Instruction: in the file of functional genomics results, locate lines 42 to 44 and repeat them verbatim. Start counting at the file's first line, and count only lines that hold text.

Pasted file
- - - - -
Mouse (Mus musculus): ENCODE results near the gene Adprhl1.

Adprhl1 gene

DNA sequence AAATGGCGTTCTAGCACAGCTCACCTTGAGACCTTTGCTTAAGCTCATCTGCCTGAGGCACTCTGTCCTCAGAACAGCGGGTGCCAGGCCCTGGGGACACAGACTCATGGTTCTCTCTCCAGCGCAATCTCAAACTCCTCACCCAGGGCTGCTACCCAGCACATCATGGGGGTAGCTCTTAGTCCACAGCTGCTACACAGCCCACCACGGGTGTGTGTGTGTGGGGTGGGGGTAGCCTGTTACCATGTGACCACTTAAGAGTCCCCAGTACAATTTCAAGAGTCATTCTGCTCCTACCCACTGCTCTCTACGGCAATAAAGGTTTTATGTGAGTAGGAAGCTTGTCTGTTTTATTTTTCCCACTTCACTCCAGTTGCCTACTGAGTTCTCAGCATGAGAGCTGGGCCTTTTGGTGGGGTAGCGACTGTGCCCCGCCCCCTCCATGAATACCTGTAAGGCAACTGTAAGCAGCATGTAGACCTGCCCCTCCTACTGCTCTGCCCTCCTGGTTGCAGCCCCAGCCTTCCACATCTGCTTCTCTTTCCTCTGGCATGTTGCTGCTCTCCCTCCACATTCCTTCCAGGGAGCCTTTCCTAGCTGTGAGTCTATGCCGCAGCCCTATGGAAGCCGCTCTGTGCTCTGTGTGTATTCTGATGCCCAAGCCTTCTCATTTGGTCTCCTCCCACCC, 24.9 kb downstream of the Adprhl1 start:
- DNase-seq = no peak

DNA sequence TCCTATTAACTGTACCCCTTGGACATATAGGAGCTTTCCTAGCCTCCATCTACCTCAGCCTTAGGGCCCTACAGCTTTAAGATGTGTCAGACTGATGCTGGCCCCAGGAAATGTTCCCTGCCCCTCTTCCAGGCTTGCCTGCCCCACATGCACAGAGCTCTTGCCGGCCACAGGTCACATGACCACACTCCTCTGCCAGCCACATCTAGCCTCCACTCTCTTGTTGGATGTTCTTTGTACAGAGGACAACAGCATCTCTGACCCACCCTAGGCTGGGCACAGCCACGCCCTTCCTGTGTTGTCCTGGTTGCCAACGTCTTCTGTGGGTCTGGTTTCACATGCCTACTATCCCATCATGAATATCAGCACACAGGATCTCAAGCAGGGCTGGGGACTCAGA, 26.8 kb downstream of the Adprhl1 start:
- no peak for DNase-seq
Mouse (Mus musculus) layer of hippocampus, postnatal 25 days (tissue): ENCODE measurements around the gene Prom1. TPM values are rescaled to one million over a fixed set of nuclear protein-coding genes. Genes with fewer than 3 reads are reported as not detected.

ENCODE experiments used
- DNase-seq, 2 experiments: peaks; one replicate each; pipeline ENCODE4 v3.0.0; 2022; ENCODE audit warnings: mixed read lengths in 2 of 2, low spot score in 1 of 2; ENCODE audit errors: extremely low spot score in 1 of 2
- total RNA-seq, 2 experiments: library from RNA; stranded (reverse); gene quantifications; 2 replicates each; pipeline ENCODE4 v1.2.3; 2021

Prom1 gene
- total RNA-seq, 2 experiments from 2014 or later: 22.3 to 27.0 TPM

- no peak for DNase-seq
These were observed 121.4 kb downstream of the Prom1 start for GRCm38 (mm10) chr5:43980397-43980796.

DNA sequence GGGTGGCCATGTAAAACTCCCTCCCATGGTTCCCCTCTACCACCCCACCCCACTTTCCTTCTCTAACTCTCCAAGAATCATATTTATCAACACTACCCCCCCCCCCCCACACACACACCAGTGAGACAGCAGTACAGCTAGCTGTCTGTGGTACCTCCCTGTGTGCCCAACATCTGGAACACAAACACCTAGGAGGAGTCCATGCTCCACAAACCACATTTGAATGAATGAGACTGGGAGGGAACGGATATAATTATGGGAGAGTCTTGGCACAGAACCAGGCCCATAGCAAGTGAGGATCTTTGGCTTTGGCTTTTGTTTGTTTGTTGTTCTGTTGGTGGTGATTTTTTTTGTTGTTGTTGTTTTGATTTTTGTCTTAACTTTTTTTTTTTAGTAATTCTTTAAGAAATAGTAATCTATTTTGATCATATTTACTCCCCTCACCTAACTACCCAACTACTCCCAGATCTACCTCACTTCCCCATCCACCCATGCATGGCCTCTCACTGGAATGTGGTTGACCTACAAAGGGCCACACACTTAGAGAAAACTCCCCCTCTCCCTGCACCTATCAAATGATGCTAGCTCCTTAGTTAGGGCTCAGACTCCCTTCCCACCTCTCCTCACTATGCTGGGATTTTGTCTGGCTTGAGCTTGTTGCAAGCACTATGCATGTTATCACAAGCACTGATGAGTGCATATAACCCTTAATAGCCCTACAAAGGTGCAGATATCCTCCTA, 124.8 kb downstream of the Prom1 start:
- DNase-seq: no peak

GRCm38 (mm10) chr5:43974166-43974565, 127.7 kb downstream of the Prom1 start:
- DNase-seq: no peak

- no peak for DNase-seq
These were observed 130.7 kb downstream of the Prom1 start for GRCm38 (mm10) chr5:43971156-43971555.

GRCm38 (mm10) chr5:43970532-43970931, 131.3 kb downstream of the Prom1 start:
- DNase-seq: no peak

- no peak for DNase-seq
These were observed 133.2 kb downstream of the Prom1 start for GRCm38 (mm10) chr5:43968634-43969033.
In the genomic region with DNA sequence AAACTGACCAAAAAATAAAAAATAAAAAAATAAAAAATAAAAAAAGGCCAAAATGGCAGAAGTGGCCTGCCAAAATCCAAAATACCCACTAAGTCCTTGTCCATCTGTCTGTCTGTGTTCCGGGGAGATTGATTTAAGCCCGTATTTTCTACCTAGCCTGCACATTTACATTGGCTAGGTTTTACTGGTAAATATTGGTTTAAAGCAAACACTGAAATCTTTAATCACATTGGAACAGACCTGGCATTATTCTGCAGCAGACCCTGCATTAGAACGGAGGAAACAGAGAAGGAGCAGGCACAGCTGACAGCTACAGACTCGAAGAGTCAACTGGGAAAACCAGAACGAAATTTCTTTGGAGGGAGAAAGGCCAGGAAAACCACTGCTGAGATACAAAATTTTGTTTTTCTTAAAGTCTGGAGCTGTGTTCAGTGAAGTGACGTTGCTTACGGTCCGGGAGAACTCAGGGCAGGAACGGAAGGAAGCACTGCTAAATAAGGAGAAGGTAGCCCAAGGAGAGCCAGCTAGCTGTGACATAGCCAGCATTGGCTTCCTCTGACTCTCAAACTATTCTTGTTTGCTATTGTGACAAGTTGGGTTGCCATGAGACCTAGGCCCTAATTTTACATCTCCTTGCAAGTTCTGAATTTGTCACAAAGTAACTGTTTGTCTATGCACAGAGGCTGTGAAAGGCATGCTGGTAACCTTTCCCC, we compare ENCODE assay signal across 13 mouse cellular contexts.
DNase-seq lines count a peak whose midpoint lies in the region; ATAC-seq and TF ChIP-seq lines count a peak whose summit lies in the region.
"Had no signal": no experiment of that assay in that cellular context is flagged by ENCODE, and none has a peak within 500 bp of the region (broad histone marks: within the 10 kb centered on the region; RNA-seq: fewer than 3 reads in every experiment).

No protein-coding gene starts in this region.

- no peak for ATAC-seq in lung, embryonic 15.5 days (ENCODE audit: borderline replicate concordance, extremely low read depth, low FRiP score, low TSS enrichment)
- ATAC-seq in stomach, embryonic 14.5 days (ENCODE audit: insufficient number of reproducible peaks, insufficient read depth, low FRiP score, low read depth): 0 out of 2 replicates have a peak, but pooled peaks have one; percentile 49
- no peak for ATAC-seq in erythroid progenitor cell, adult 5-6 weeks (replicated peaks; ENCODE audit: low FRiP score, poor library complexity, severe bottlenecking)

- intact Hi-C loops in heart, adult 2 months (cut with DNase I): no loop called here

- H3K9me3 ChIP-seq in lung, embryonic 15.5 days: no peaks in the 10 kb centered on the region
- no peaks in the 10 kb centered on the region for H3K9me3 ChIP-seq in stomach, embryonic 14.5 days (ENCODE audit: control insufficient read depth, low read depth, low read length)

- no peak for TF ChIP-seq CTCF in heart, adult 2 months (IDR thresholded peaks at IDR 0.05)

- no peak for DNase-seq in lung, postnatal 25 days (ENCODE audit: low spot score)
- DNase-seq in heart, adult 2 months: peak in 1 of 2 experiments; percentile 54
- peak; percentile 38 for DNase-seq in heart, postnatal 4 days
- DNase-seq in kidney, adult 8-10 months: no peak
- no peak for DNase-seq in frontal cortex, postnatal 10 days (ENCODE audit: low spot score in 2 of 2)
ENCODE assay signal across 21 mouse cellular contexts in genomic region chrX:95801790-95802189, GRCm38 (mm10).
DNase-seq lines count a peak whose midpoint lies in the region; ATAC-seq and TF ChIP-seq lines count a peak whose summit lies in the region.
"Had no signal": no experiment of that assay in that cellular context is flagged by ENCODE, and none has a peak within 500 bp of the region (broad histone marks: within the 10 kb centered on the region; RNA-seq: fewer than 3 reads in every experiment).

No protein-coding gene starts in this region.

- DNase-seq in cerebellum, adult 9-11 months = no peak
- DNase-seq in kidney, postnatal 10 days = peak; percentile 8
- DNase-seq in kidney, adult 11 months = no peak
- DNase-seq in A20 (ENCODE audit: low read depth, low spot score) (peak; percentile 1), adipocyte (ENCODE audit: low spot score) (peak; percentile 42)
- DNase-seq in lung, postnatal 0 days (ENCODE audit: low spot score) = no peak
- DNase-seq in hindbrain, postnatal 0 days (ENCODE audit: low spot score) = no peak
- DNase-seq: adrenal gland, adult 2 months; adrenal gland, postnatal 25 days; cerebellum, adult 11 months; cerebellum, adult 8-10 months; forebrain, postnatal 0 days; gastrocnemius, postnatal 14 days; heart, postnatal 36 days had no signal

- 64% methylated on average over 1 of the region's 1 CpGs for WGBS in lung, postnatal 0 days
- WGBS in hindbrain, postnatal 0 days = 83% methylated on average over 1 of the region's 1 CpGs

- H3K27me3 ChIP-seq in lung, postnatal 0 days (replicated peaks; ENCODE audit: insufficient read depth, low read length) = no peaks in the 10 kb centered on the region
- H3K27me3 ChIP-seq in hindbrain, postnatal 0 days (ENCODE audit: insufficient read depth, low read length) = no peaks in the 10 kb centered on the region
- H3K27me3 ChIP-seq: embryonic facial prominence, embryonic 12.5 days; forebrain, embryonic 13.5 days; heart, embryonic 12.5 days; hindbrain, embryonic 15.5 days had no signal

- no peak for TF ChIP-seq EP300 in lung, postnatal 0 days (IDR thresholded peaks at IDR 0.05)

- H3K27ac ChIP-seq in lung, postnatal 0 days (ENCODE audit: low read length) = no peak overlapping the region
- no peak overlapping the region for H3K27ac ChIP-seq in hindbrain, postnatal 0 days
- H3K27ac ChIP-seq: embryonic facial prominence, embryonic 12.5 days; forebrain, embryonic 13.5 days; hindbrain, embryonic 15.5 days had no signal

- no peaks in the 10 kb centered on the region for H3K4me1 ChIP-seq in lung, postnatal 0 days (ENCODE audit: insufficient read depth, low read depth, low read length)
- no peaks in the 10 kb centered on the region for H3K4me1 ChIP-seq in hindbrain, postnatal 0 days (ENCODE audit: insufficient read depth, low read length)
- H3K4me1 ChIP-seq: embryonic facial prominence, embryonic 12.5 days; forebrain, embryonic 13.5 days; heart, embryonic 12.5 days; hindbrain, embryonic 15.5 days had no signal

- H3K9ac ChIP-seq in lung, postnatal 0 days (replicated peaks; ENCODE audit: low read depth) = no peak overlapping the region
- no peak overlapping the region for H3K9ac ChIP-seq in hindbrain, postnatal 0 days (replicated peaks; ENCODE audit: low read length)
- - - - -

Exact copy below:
DNase-seq lines count a peak whose midpoint lies in the region; ATAC-seq and TF ChIP-seq lines count a peak whose summit lies in the region.
"Had no signal": no experiment of that assay in that cellular context is flagged by ENCODE, and none has a peak within 500 bp of the region (broad histone marks: within the 10 kb centered on the region; RNA-seq: fewer than 3 reads in every experiment).

No protein-coding gene starts in this region.